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How the Autonomic Nervous System May Govern Anxiety in Autism – Free Webinar
October 21 @ 1:00 pm - 2:00 pmFree
Learn about the autonomic nervous system’s role in anxiety and autism.
About the Speakers
Dr. Manuel Casanova, made his residency training in neurology and then spent three years doing a fellowship in neuropathology at The Johns Hopkins Hospital. This kindled his interest in developmental disorders of the brain. Dr. Casanova spent eight years helping to establish the Johns Hopkins Brain Resource Center and the Brain Bank Unit of the Clinical Brains Disorders Branch at the National Institutes of Mental Health. During his time at NIMH, Dr. Casanova was trained in psychiatry later joining the Medical College of Georgia as a full Professor in 1991 and then the University of Louisville in 2003 as the Kolb Endowed Chair in Psychiatry. Last June, he accepted a position as SMART State Endowed Chair in Childhood Translational Neurotherapeutics at the University of South Carolina Greenville Health System, where he is speaking to us today. His work includes studies that have looked for the presence of abnormalities of organization and lateralization in the brains of patients who exhibit language disturbances, including autism, Asperger’s syndrome, and dyslexia.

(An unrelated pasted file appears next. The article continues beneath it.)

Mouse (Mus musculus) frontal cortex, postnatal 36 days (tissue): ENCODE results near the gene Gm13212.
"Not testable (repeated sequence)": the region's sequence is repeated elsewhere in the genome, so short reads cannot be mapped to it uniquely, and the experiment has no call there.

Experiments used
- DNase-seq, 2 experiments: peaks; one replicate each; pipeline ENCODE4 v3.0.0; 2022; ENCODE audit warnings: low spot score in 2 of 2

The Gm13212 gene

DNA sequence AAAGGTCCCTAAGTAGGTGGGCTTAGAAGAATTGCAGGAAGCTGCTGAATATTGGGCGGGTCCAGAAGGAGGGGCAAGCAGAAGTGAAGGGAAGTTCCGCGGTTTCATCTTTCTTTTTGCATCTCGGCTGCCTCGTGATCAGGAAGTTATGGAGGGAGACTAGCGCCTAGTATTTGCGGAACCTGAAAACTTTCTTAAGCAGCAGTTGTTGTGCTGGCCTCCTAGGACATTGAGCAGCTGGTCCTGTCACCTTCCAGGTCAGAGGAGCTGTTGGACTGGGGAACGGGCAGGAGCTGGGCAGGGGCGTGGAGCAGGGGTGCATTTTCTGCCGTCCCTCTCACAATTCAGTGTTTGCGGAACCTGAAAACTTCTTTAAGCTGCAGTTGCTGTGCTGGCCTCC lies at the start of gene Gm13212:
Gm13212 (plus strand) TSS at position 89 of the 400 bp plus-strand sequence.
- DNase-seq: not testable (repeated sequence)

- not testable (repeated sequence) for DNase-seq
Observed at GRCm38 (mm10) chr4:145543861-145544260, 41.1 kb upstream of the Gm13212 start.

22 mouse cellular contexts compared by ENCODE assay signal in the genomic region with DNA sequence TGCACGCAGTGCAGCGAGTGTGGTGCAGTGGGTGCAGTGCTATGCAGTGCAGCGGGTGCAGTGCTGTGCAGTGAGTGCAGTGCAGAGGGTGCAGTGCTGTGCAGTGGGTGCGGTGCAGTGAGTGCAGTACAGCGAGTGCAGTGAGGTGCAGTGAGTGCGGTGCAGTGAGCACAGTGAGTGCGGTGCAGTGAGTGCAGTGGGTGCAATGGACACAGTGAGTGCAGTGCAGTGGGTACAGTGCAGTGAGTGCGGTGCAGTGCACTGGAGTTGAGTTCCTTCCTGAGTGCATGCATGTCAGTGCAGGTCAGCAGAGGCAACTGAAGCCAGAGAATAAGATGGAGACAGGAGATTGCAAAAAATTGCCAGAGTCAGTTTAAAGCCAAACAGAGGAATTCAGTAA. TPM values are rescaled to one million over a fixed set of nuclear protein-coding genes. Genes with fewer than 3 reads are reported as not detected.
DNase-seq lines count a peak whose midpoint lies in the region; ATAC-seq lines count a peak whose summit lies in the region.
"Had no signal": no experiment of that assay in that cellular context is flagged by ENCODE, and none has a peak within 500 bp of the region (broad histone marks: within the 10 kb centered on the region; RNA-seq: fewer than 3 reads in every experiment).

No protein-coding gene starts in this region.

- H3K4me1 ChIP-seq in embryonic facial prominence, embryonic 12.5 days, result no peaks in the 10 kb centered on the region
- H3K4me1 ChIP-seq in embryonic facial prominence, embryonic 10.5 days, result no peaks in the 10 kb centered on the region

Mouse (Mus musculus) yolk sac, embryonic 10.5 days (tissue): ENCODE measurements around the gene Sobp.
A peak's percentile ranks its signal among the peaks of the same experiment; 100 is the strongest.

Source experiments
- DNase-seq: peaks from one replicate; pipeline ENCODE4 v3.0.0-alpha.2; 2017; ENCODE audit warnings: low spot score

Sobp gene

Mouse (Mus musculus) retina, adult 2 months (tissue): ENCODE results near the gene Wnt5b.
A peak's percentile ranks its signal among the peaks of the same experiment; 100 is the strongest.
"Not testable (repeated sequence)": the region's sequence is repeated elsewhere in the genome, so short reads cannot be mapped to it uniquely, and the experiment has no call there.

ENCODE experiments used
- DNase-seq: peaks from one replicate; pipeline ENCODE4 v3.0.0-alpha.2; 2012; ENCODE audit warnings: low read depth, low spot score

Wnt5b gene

Dr. Emily Casanova earned her doctorate in Anatomy Science & Neurobiology from the University of Louisville’s Medical School. She is currently a Research Assistant Professor at the University of South Carolina’s School of Medicine at Greenville, working in close conjunction with Developmental-Behavioral Pediatrics in the Department of Pediatrics at Prisma Health. She has a research background in neurobiology, developmental biology, some genetics, dermatology, and neuropathology, with particular focus on neurodevelopmental conditions such as autism and connective tissue disorders like Ehlers-Danlos Syndrome (EDS)/Hypermobility Spectrum Disorders (HSD). Her current research foci/topics of interest include 1) functional classification of high-risk autism genes; 2) the characterization of genomic features common to autism risk genes and those genes’ roles in the evolution of animal morphology, and 3) etiological overlap between autism and EDS/HSD. In addition to her research interests in EDS/HSD, she is also a zebra herself and is passionate about patient advocacy. She blogs at Science Over a Cuppa.